the Religious of the Society of the Sacred Heart created a program in El Cajon, California for preschool children with developmental disabilities. It began with one classroom and eight students. The first director of St. Madeleine Sophie’s Center (SMSC) was Sr. Mary Mardel, RSCJ who was followed by Sr. Sally Rude, RSCJ. In 1968, Sr. Maxine Kraemer, RSCJ, took on the role of director.
“We decided to start a preschool to prepare these children for public school. It started on nickels and dimes. The parents came on Saturdays to help.
Then, we received our first gift of $25,000 to build the first small building. The building was completed in January 1966, and we celebrated the opening of St. Madeleine Sophie’s Center on May 25, 1966 – the Feast Day of St. Madeleine Sophie and the centenary of her death.”
- Sr. Maxine Kraemer, RSCJ
In 1975, a new federal law mandated that the public school system assume responsibility for training these young students. The new law also required changes in training for teachers of the developmentally disabled and changes in public school programs and facilities that, before this time, were not designed to meet the needs of the students. Integrating children with disabilities into public schools opened a whole new world as social interactions and broader training helped these students achieve higher skill levels. It also created higher aspirations for their future and higher expectations of living full and productive adult lives.
SMSC Transitions to Serving Adults with Developmental Disabilities
Recognizing that the needs of preschool-age children with developmental disabilities were going to be met by the public school system, SMSC determined in 1972 to change its focus and transition its services to meet the needs of adults with developmental disabilities. Sr. Maxine Kraemer was instrumental in orchestrating this transition to services for adults and educating the community about the fact that SMSC was no longer a preschool. Once the focus changed, parents were thrilled to learn that SMSC was available to serve their adult children.
Once SMSC enrolled its first 12 adult students, Sr. Kraemer launched a four-pronged program that included:
- Education – continuing math, reading, and basic education programs
- Independent Living Skills
- Pre-vocational training
- Arts – dance, choral club, music appreciation, and visual arts
1980s – Present
Over the years, SMSC continued to enhance and expand its programs and welcomed a growing number of adult students (also called consumers). Expanded opportunities were offered that helped these individuals live fuller lives, work at jobs they enjoyed (which also enabled them to earn needed income), and participate in some of life’s simplest pleasures, such as watching a favorite movie, sharing a meal with friends, and reminiscing with family. Sometimes for those who have a developmental disability, the simplest dream can become a great accomplishment; and sometimes these dreams are powerful statements of how much this incredible community of people not only wants to give, but also demonstrates how much they have to give from their hearts.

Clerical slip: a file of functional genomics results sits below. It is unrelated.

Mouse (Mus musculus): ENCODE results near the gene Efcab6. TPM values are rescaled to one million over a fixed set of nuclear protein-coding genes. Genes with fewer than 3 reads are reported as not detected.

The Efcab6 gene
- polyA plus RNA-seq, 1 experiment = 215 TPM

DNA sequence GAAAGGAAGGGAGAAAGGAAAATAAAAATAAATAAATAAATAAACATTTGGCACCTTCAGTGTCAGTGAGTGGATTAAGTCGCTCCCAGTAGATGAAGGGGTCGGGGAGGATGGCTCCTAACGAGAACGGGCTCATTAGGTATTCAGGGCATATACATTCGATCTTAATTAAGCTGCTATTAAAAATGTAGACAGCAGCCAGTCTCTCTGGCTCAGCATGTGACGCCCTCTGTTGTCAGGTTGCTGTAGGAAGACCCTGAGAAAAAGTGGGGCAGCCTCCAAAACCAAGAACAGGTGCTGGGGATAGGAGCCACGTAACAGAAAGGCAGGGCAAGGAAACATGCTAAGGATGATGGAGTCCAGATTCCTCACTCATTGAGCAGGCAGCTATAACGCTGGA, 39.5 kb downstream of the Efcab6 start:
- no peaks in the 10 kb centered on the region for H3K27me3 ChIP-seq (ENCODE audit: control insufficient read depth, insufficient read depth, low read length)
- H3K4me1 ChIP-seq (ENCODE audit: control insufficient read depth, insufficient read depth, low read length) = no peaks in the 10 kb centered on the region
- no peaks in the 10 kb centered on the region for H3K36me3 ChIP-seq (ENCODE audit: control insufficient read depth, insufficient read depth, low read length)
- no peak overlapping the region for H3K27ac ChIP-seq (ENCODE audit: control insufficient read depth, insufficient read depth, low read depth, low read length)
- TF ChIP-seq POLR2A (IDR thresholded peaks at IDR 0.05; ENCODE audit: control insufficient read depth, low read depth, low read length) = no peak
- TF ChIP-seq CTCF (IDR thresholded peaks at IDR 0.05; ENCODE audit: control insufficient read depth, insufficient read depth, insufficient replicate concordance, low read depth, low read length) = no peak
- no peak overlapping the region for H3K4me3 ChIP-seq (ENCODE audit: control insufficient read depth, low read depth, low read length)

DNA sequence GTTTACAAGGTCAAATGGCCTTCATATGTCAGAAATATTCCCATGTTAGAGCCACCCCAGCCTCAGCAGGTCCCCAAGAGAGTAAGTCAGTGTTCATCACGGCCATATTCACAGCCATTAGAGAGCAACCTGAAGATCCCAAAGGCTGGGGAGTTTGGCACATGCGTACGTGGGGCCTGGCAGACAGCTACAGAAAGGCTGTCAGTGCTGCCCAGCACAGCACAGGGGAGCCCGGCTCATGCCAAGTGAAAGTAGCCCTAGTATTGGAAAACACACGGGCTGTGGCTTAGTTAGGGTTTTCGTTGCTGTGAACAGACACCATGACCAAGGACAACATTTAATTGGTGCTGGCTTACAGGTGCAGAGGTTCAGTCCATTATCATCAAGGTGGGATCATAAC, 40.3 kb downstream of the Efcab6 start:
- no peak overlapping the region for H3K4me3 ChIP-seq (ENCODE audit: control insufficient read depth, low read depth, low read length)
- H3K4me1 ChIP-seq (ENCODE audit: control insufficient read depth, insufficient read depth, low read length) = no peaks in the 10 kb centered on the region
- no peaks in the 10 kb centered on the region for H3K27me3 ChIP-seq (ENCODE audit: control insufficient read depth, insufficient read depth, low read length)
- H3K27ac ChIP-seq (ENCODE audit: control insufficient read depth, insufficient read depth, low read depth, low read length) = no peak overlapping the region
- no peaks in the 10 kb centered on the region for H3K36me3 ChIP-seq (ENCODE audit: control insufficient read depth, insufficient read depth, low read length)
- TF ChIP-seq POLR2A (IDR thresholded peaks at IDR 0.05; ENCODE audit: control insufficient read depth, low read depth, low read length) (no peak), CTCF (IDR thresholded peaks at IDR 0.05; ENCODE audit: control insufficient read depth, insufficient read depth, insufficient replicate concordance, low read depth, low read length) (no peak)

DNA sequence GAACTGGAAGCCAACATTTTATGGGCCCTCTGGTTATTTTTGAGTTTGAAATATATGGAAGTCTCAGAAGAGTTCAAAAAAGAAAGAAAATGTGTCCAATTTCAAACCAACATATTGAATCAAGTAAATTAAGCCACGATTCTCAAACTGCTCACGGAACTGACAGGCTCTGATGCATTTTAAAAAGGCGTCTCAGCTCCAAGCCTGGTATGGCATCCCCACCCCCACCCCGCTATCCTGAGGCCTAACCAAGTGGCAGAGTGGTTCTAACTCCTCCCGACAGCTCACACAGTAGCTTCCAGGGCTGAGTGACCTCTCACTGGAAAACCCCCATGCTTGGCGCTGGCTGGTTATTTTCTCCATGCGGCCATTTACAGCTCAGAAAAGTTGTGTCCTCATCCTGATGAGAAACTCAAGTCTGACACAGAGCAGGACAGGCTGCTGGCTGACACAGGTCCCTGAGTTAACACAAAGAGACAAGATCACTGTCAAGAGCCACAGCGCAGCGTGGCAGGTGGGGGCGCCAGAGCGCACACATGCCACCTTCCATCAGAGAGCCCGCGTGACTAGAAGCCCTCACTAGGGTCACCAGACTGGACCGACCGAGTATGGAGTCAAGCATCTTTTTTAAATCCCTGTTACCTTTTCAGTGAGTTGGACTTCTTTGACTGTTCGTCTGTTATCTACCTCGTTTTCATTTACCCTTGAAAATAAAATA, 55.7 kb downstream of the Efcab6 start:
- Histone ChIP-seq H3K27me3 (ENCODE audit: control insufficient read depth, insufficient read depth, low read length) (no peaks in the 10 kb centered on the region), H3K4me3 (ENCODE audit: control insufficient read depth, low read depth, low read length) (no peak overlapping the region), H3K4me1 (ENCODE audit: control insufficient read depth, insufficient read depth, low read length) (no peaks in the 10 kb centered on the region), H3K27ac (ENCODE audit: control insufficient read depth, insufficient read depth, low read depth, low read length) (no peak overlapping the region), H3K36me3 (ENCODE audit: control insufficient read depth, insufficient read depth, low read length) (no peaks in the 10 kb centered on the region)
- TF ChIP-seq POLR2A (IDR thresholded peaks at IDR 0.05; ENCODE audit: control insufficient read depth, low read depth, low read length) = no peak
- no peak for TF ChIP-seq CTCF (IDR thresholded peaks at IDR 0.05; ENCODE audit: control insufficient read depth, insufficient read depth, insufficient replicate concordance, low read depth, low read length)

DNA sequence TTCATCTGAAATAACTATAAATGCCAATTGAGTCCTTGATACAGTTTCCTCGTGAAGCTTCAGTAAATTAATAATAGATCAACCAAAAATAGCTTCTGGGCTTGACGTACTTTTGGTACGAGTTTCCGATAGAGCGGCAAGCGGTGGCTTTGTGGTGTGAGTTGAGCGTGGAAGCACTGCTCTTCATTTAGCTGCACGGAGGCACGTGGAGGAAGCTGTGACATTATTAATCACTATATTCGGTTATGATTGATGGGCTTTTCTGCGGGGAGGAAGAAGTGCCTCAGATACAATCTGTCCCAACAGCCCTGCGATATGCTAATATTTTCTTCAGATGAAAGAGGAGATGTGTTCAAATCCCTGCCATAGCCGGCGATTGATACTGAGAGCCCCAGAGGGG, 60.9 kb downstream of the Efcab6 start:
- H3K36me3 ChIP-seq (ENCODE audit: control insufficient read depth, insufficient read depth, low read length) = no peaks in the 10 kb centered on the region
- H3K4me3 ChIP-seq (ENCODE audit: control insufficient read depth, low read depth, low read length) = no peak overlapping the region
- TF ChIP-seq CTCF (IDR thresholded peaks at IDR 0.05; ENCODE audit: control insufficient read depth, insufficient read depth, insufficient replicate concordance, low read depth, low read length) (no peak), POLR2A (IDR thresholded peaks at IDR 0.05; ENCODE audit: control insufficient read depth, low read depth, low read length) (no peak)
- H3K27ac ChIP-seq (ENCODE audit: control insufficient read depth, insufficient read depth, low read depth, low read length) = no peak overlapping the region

A recent survey provided this representative sampling of student dreams:
- to go out and see new things
- to win more Special Olympics medals
- to be a lifeguard
- to take a first aid class
- to be an artist
- to go swimming
- to learn how to vacuum
- to go to parks and dances
- to watch movies
- to work in the garden
- to make friends
- to make other people happy
Into the Greater Community
SMSC has always been there to help its students work through the daily challenges of finding fulfillment and happiness; and battle obstacles such as prejudice, discrimination, and society’s misconceptions. SMSC is also a leader in reaching out to the greater community and helping to educate the public about the realities of developmental disabilities which know no social boundaries and touch everyone – rich and poor, urban and rural, and every race and nationality. Because there is no cure for developmental disabilities – which include Down syndrome, autism, epilepsy, and cerebral palsy – the developmentally disabled require special supports through all stages of life, from infant to senior citizen.
At SMSC, quality is never sacrificed, and each student’s individual needs are met. With a low student-to-instructor ratio, SMSC has been very successful in attracting highly skilled employees. SMSC employs over 110 staff members and is served by more than 150 dedicated volunteers. And, because public transportation is inaccessible or inappropriate for use, SMSC has its own fleet of more than 30 paratransit vans and buses that transport students between home, campus, and work sites, five days a week.
Activity Center, Adult Development Center, Behavior Modification, and Supported Employment
St. Madeleine Sophie’s Center’s programs provide work training and social experiences that encourage students to become well-rounded, contributing members of the greater community. SMSC is highly regarded in the business community. We take pride in getting to know the businesses to whom we provide services and set high standards of quality. Our programs receive the highest rating for services from the Commission on Accreditation for Rehabilitation Facilities (CARF). SMSC is recognized for having many strengths, including:
- Empowerment of students.
- Innovative ideas designed to focus on strengths and abilities of students and staff members.
- Excellent relations with community organizations.
- Creativity in designing services and programs.